Despite all the fuss about cubicles, on how little space and privacy they offer, even more privacy and space is lost in open offices. Open offices give us less space. A study by the International Facility Management Association shows, that workers now work in smaller spaces than they were 2010, from 225 sq feet in 2010 down 35 square feet to 190 sq feet in 2013. And open offices are one of the reasons why privacy is at an all time low, with 74% of people surveyed by Harvard Business Review are more concerned now of their privacy than a decade ago.

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Open offices require teams or groups to share a table or workspace. Concentration is also at an all time low, with only half of western workers saying they are able to concentrate despite the noise and distractions. Job performance is an illusion with open spaces, and only a sense of privacy improves it. A study published in the Ergonomics journal has also found that those who work in open offices have higher rates of sick leaves.  Infection travels faster in groups than when you can control your personal environment.

While the growing trend is to redesign office spaces from cubicles to open spaces, not every one is jumping on the band wagon. Open spaces are not the end solution to efficiency and innovation. It works for some industries, but clearly not for others. Cubicles are here to stay and more office space is still set aside for individual private spaces rather than for collaboration.

Featured photo credit: Stephen Coles via flickr.com

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Last Updated on June 19, 2019

8 Life-Changing Skills You Can Learn in Less Than 6 Months

8 Life-Changing Skills You Can Learn in Less Than 6 Months

Everyone has the ability to learn a life-changing skill not just this year, but in the next 6 months.

By life-changing, I mean something that can have a positive impact in your life moving forward, even if it’s something you can’t envision today. Certain skills we can immediately reap the benefits of, while others will be life-changing when we least expect it.

In this article, we’ll share 8 life-changing skills you can learn in 6 months, where you can learn them, and how you can get started today.

1. Speed reading

Bill Gates has been known to state that if he had one superpower, it would be the ability to read faster. What Bill and the rest of the mega-successful understand is that knowledge is power. The ability to process information faster from books, articles, and reports is what will help us learn faster, and therefore improve each aspect of our life faster as well.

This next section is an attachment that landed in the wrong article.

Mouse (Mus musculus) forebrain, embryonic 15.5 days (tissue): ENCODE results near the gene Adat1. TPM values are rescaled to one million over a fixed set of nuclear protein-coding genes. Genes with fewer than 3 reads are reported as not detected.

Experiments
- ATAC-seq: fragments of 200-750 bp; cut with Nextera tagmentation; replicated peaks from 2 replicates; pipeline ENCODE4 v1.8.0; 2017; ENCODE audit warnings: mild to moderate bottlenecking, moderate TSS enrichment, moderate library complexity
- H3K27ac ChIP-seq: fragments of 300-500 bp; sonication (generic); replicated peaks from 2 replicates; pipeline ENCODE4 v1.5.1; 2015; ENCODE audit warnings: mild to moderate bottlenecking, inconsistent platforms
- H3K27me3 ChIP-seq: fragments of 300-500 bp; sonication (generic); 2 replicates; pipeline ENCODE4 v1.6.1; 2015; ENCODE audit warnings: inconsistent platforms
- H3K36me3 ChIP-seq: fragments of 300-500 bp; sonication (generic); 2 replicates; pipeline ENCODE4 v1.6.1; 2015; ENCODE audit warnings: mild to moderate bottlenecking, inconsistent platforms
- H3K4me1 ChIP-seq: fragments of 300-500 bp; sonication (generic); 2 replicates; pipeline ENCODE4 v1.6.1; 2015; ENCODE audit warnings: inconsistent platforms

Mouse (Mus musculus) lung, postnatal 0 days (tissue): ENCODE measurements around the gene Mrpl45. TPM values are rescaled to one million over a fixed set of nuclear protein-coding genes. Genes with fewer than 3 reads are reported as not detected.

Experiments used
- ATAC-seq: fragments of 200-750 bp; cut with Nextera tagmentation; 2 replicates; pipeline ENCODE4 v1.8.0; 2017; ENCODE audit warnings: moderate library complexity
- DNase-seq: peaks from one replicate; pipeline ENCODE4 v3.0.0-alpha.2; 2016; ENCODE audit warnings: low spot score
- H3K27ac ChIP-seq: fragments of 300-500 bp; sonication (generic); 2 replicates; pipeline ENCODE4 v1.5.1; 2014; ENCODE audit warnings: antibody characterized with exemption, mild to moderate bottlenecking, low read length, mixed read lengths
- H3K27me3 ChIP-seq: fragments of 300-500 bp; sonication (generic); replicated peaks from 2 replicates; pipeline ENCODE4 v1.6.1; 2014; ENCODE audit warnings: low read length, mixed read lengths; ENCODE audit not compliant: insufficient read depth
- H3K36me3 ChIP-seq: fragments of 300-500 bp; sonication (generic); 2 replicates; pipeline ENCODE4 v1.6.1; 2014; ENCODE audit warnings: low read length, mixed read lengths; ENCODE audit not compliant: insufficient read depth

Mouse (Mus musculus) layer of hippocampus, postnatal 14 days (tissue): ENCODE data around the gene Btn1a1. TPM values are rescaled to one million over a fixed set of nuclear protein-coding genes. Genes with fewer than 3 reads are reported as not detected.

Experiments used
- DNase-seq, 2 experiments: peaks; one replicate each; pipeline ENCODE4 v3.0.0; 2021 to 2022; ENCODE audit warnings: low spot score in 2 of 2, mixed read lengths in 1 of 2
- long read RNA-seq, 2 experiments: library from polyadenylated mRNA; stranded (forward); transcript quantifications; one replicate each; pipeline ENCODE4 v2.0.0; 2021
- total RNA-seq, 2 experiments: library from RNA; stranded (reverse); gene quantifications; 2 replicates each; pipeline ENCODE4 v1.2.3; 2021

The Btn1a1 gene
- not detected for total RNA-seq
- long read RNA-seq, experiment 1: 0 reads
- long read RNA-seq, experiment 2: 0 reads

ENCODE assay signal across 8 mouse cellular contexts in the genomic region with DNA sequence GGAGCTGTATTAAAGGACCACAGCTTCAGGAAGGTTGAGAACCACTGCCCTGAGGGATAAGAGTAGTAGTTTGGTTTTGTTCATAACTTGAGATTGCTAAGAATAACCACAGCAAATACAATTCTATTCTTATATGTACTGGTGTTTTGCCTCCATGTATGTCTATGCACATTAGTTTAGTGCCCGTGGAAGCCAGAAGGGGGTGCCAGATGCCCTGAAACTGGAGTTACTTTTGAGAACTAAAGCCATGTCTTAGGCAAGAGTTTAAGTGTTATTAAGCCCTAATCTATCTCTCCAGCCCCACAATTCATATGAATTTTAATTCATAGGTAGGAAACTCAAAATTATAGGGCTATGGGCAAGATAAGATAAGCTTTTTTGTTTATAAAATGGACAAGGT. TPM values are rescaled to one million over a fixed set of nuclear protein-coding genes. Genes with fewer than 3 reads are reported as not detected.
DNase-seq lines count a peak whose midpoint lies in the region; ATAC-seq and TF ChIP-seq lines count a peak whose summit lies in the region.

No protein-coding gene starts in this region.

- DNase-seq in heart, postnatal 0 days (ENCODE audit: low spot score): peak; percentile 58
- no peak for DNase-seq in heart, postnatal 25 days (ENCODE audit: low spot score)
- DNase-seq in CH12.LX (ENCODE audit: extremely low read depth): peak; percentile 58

Where you can start learning: Speed reading courses are becoming more popular, as more people realize how important it is with the limited time we have. You can check out free courses like Read Speeder or you can start learning how to use Spritzlet, which allows you to speed read articles online with a browser extension.

2. Public speaking

Research shows that people fear public speaking more than death itself. There’s something terrifying about being in front of dozens or hundreds of people, and exposing yourself completely. It’s when you’re most vulnerable, but learning how to public speak is a life-changer.

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Warren Buffett has given advice to recent graduates that the number one skill you can have to succeed is public speaking skills. Everything from communication, confidence, and sales is developed when you develop your public speaking skills.

Where you can start learning: Luckily, there are great communities out there like Toastmasters that organize local meetups all around the world. You’ll find amazing public speakers that are looking to get to the next level to beginners that are just getting started. Check out Toastmasters’ website here.

3. Spanish

As the third most spoken language in the world, the ability to speak Spanish will allow you to reach over 500M people around the world. No matter where you live, knowing how to speak Spanish is becoming increasingly more important, with the Hispanic population and economy spreading quickly worldwide. If you’re living in the US, this is even more important, with over 30% of the population being Hispanic.